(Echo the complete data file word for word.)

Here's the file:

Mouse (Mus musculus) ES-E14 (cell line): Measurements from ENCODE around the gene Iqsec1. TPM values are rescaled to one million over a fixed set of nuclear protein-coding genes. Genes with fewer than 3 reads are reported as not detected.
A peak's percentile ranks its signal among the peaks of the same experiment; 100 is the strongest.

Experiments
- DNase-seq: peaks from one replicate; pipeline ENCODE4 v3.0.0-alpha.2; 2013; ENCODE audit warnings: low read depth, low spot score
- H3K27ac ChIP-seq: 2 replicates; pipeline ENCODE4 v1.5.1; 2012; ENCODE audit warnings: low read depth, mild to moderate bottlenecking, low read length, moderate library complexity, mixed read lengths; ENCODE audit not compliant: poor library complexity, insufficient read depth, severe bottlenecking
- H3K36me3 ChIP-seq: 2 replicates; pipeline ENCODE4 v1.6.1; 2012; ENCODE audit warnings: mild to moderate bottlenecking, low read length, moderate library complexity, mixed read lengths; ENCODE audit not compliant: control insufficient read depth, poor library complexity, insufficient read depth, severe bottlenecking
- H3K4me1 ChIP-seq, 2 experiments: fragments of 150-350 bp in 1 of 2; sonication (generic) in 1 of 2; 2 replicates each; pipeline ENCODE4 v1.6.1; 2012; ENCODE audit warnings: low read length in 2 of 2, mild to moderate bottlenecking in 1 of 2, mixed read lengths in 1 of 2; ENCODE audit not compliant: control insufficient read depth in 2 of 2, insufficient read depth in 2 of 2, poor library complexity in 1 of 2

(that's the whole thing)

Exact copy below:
Mouse (Mus musculus) ES-E14 (cell line): Measurements from ENCODE around the gene Iqsec1. TPM values are rescaled to one million over a fixed set of nuclear protein-coding genes. Genes with fewer than 3 reads are reported as not detected.
A peak's percentile ranks its signal among the peaks of the same experiment; 100 is the strongest.

Experiments
- DNase-seq: peaks from one replicate; pipeline ENCODE4 v3.0.0-alpha.2; 2013; ENCODE audit warnings: low read depth, low spot score
- H3K27ac ChIP-seq: 2 replicates; pipeline ENCODE4 v1.5.1; 2012; ENCODE audit warnings: low read depth, mild to moderate bottlenecking, low read length, moderate library complexity, mixed read lengths; ENCODE audit not compliant: poor library complexity, insufficient read depth, severe bottlenecking
- H3K36me3 ChIP-seq: 2 replicates; pipeline ENCODE4 v1.6.1; 2012; ENCODE audit warnings: mild to moderate bottlenecking, low read length, moderate library complexity, mixed read lengths; ENCODE audit not compliant: control insufficient read depth, poor library complexity, insufficient read depth, severe bottlenecking
- H3K4me1 ChIP-seq, 2 experiments: fragments of 150-350 bp in 1 of 2; sonication (generic) in 1 of 2; 2 replicates each; pipeline ENCODE4 v1.6.1; 2012; ENCODE audit warnings: low read length in 2 of 2, mild to moderate bottlenecking in 1 of 2, mixed read lengths in 1 of 2; ENCODE audit not compliant: control insufficient read depth in 2 of 2, insufficient read depth in 2 of 2, poor library complexity in 1 of 2